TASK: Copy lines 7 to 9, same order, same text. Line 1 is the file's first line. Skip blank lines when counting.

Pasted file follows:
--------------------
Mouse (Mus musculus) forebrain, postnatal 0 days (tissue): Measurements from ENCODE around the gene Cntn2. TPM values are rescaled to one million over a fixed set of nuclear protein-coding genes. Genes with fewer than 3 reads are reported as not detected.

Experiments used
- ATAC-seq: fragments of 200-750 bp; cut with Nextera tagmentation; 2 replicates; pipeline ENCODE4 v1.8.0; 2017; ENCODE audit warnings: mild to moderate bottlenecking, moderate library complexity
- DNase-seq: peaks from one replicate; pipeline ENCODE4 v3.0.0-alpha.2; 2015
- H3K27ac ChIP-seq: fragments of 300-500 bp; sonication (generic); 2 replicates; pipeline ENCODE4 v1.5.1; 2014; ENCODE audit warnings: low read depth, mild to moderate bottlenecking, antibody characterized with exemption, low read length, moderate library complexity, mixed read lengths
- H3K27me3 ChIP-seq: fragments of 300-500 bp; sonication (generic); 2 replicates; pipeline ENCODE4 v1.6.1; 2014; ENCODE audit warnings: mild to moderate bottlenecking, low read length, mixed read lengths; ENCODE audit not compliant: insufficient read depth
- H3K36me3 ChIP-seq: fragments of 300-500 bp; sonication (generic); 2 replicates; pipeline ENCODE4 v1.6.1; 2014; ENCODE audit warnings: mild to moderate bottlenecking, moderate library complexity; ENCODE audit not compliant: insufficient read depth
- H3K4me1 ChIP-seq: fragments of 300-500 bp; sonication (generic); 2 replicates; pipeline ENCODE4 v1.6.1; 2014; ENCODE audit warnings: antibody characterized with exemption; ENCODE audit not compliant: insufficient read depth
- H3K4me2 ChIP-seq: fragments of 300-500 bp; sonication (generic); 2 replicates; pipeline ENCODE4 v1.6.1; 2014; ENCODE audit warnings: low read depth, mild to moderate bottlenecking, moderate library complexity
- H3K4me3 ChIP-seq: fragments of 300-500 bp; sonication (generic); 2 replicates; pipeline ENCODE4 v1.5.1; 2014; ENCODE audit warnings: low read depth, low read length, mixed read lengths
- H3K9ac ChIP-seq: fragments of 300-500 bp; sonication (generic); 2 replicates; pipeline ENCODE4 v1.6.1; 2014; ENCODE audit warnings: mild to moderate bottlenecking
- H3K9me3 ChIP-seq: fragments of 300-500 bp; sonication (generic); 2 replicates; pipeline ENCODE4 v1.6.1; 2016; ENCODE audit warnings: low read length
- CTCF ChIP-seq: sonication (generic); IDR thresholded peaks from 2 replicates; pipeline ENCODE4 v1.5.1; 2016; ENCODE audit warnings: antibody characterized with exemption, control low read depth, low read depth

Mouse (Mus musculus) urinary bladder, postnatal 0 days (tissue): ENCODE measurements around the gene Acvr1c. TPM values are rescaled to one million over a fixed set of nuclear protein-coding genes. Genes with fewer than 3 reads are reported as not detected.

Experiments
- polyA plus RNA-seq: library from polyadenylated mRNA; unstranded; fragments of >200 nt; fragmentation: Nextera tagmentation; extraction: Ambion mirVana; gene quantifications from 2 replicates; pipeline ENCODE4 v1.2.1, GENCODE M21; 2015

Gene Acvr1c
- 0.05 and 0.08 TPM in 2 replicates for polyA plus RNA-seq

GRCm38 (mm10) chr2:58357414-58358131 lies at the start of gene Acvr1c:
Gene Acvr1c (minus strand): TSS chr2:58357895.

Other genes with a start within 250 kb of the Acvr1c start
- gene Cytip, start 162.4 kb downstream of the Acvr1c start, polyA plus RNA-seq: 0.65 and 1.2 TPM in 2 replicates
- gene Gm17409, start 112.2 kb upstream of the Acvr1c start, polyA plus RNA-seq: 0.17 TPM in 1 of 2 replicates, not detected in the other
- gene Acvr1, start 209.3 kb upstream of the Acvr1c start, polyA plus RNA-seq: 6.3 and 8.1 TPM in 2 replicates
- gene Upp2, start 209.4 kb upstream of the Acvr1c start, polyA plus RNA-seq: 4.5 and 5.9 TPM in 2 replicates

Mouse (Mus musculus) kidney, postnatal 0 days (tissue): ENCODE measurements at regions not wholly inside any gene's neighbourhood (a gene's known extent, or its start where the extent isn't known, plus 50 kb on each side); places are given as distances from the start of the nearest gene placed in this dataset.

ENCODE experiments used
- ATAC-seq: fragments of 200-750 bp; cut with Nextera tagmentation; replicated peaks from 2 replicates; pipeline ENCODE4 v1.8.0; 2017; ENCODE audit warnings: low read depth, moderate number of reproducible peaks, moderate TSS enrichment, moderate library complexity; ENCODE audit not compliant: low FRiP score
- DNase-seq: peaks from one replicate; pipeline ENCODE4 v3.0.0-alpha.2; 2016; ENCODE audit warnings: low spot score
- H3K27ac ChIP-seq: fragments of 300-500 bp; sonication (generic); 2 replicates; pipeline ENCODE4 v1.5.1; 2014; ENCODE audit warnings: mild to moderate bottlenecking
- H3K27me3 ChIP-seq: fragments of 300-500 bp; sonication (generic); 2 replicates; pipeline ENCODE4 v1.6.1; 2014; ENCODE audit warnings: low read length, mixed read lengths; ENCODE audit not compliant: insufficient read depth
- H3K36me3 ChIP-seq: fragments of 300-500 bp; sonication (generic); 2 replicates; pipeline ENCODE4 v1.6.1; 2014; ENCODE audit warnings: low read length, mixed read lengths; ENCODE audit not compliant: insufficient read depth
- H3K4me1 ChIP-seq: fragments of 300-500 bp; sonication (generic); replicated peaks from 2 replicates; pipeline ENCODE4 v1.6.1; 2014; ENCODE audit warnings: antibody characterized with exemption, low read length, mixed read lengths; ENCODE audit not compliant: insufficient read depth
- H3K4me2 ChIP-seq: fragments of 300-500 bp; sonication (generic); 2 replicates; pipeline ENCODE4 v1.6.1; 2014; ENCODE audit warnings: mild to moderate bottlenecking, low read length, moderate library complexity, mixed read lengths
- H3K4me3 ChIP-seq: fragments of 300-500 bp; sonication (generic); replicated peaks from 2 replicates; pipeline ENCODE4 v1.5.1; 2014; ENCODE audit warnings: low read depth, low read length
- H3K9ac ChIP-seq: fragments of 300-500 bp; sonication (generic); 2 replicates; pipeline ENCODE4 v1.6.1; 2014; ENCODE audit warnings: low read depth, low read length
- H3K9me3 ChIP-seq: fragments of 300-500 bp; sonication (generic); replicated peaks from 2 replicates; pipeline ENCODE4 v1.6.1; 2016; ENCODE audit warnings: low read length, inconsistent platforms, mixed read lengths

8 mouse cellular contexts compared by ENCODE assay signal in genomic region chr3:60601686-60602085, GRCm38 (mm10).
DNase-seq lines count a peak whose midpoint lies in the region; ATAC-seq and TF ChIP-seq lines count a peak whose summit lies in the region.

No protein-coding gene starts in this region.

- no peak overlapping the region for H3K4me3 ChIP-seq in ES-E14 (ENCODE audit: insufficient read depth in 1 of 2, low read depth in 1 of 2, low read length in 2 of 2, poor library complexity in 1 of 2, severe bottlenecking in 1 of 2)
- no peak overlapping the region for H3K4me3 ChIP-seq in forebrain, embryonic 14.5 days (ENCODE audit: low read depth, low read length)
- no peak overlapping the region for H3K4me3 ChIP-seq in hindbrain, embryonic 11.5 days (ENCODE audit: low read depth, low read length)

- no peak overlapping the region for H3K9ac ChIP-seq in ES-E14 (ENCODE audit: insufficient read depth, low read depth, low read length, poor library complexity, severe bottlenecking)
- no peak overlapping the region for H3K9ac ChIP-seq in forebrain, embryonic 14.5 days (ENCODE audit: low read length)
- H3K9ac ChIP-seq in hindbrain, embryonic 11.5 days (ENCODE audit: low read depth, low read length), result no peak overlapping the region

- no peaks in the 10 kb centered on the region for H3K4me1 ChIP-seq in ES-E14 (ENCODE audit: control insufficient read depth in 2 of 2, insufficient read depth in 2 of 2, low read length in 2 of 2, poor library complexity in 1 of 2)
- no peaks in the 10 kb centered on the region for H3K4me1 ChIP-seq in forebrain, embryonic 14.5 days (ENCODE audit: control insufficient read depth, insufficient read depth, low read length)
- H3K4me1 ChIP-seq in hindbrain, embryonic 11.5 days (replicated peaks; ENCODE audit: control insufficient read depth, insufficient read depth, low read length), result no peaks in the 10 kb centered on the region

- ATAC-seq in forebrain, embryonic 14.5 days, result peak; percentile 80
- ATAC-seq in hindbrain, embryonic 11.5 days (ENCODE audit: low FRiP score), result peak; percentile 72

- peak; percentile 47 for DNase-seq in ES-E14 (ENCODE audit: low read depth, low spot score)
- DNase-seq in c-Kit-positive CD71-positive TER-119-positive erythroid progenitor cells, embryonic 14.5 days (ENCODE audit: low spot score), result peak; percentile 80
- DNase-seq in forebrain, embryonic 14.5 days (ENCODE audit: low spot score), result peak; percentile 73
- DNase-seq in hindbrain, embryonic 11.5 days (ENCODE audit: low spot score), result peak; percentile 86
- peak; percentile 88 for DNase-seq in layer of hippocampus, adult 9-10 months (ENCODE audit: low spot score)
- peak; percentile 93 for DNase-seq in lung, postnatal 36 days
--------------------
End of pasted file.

- H3K36me3 ChIP-seq: fragments of 300-500 bp; sonication (generic); 2 replicates; pipeline ENCODE4 v1.6.1; 2014; ENCODE audit warnings: mild to moderate bottlenecking, moderate library complexity; ENCODE audit not compliant: insufficient read depth
- H3K4me1 ChIP-seq: fragments of 300-500 bp; sonication (generic); 2 replicates; pipeline ENCODE4 v1.6.1; 2014; ENCODE audit warnings: antibody characterized with exemption; ENCODE audit not compliant: insufficient read depth
- H3K4me2 ChIP-seq: fragments of 300-500 bp; sonication (generic); 2 replicates; pipeline ENCODE4 v1.6.1; 2014; ENCODE audit warnings: low read depth, mild to moderate bottlenecking, moderate library complexity